APAC: What the ‘metaverse generation’ wants

In one of the largest metaverse consumer surveys to date, some stark differences in expectations of the metaverse between APAC’s Millennials and Gen Z were identified, along with some interesting points of parity.

For some, the metaverse seems like a fanciful term you’re likely to see in a sci-fi movie trailer, but with it increasingly entering the mainstream – particularly among younger audiences – it's time to identify the expectations of your audience if you enter this space.

A recent survey by Yahoo has drawn back the curtain on APAC’s “Metaverse Generation” and identified important differences between Gen Z and Millennials’ expectations for the virtual reality universe.

The study is one of the largest consumer surveys on the metaverse in APAC to date, covering over 15,000 people aged 13 to 65 across Australia, New Zealand, Japan, Singapore, Hong Kong and Taiwan.

Awareness and interest in the meterverse among Millennials and Gen Z – viewed as the societal subsection making up the “Metaverse Generation” – is high, with 66% of APAC Millennials and Gen Z “looking forward” to the metaverse, but expectations for the metaverse and how it will be used are distinctly different between the two generations.

Zoe Cocker, Director of Innovation and Creative Studio at Yahoo, said: “There has been a lot of hype about the potential of the metaverse, but very little is known about what consumers expect. This study has powerful signals for marketers on what users care about — the building blocks to connect with both core audiences and niche consumer groups in the metaverse.”

Gen Z vs Millennials: what do they want from the metaverse?

The study found Gen Z respondents are most looking forward to building social connections in the metaverse. Highlighting the chance to disrupt the rules, accumulate wealth and achieve their personal dreams as priorities, Gen Z believes that everyone should be entitled to equal opportunities in the virtual space.

Millennials however view the metaverse less so as a place to increase their personal affluence and instead as an opportunity to enhance and upgrade experiences. They hope it becomes a place to innovate, create life-like interactions and experiences, diversify and enrich existing human connections.

Digital: avatars, assets and brands

The survey found further separation in Gen Z and Millennial responses in terms of how they plan to use digital avatars. Gen Z were found to prefer creating avatars based on their “true appearance”, expressing uniqueness through hair styles, makeup, apparel and accessories – just as people do in reality.

90% of Gen Z respondents said “customisation” is the most important factor for their avatars. Millennials on the other hand prefer avatars that are “totally different from their current appearance”, opting to adopt large-scale embellishments and abstract enhancements to skills they don’t currently possess.

Interestingly, a point of parity among the two generations was found regarding their expectations for use of digital assets, such as virtual collectables like artworks, profile pictures, gaming goods, limited-edition cards, videos, music pieces and NFTs. The report shows one third of Millennials and Gen Z have already embraced virtual collectables, with 31% of the metaverse generation in APAC having already studied NFTs, and 9% having purchased them.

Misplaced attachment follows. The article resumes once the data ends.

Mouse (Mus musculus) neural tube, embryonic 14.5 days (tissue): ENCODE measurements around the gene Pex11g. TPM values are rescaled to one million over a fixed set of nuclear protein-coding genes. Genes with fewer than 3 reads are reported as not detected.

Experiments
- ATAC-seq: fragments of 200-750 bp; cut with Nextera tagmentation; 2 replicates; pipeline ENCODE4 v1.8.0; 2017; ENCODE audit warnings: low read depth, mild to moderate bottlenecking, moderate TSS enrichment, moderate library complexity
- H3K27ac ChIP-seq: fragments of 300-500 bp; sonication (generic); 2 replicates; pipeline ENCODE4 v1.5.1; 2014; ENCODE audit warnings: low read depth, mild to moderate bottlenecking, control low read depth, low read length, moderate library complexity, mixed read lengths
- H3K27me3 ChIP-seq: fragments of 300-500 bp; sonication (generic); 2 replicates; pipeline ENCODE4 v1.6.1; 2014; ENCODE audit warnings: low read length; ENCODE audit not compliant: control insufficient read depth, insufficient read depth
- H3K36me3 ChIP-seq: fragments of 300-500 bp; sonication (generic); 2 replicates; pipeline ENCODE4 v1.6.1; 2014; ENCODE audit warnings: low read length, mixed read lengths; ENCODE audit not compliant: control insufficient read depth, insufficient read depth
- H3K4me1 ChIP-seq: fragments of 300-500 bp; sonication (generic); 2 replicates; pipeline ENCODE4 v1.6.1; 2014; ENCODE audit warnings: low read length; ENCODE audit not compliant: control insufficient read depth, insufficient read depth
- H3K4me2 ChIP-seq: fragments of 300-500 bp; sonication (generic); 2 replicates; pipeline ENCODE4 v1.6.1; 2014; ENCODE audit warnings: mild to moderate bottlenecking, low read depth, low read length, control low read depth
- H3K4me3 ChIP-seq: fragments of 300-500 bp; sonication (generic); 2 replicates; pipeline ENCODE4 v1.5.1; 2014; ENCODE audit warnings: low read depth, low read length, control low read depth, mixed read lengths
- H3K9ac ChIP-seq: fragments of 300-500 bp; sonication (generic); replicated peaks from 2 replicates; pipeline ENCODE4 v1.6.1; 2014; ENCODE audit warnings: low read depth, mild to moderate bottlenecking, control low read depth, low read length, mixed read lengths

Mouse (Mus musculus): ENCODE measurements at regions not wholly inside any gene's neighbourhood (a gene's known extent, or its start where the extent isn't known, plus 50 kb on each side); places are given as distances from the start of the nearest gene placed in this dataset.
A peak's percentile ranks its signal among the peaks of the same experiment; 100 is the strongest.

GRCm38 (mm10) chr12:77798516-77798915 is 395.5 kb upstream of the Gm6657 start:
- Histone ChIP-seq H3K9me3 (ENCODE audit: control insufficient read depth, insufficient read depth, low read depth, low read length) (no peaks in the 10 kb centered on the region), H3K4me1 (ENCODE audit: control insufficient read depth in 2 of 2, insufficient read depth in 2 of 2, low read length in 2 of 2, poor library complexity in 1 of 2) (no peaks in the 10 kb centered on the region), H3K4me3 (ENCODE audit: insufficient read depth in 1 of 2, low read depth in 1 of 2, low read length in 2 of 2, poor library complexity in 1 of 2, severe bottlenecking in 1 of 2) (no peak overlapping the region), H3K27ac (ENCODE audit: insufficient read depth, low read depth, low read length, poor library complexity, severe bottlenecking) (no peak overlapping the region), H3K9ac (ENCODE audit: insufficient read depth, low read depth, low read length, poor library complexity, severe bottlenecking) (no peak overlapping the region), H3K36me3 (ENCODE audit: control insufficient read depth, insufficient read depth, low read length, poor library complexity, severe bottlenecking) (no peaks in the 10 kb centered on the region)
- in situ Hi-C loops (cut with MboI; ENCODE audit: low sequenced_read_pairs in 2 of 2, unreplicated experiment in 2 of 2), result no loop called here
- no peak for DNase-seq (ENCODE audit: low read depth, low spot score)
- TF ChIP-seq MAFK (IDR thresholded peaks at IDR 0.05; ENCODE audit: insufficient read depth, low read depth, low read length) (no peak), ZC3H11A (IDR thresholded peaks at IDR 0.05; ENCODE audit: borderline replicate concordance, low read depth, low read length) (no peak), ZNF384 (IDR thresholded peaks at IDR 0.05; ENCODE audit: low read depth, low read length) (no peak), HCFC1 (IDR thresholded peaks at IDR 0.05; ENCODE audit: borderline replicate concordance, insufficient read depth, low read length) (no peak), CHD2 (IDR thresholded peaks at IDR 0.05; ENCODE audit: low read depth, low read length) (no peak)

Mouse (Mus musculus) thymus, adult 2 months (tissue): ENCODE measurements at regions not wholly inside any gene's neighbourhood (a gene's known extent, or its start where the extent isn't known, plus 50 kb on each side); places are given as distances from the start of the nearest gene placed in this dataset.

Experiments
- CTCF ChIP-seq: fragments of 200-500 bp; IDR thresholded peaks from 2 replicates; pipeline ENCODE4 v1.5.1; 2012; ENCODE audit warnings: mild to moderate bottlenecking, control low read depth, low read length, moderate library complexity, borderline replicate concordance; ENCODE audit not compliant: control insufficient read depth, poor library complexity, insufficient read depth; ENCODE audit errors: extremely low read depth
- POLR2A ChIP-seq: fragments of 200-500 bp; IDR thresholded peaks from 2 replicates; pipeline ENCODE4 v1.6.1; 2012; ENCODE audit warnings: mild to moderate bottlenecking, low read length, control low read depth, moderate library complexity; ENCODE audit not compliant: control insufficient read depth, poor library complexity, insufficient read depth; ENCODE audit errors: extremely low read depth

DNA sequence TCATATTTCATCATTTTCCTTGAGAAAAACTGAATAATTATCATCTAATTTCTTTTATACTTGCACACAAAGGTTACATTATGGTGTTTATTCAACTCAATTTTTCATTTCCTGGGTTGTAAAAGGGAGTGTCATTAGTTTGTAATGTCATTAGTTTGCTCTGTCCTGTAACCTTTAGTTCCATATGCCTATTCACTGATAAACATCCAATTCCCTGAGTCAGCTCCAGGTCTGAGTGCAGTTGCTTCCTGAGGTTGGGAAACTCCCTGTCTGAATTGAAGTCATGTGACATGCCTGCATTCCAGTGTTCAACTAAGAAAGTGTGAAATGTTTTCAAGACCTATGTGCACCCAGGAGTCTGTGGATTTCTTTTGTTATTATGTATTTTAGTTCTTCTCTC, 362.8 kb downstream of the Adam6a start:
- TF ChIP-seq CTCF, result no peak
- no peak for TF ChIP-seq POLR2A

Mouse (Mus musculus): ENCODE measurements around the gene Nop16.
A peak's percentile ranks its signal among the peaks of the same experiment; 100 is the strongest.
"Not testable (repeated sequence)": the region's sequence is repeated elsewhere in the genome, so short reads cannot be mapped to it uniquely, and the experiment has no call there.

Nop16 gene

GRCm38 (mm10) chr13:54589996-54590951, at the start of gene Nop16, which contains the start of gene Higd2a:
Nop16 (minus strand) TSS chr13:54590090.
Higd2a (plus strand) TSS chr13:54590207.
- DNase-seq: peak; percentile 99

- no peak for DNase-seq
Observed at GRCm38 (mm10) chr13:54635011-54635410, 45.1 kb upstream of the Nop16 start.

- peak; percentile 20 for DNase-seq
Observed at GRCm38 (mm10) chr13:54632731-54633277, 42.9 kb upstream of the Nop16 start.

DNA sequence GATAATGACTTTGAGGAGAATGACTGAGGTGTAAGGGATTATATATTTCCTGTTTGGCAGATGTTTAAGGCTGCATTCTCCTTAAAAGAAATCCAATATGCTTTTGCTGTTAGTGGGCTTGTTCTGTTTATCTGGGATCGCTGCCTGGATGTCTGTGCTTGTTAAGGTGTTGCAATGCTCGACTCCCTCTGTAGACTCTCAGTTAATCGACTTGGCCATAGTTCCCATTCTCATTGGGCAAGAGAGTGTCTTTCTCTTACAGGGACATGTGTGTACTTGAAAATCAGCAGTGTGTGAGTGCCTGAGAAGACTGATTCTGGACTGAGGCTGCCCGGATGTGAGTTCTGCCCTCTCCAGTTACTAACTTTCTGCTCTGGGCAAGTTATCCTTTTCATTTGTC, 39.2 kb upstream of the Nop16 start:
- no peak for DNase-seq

APAC’s metaverse generation were also found to be very receptive to brands applying the metaverse to marketing or advertising campaigns, with nearly 60% saying they would like to know more about a brand venturing into the metaverse and pay more attention to its events or products.

An important cue for marketers is the research indicates that the earlier a brand adopts the metaverse as a way to reach consumers, the easier it will be to generate an audience and become attractive to them.

Concerns: safety, data security and accessibility

As in the real world, data security remains a top concern for future metaverse consumers. 62% of survey respondents noted worry about both “fraud” and “the inability to distinguish truth from falsehood”. In terms of privacy and safety, 61% of consumers believe protection of privacy and personal information will be a significant challenge inside the metaverse and 57% are concerned about the “absence of moral and legal norms”.

An additional concern from APAC respondents was the financial investment that participation in the metaverse will require, with two of the top five barriers dissuading people from joining the metaverse relating to purchase costs. Fears of the metaverse being “too expensive” and users “not having the technology” are currently key factors deterring potential consumers.

Early adopters: The Singapore metaverse generation

Of the survey’s respondents, Singapore’s metaverse generation was found to be leading the charge in terms of awareness and interest. Awareness of the metaverse among this group is 6% above the APAC average and excitement at the prospect of participating is 2% higher.

Both Gen X and Baby Boomers in Singapore also indicated a 6% higher likelihood of adoption compared to the APAC average for those generations and 51% cited that they are looking forward to the metaverse compared to the 41% APAC average.

It remains unclear exactly how popular the metaverse will be and its rollout into general society will almost certainly have its ups and downs. The study shows that interest in and awareness of the virtual universe is growing, meaning marketers need to remain vigilant and be prepared to act, or risk missing out on the opportunity to be among the first to answer when the metaverse comes knocking.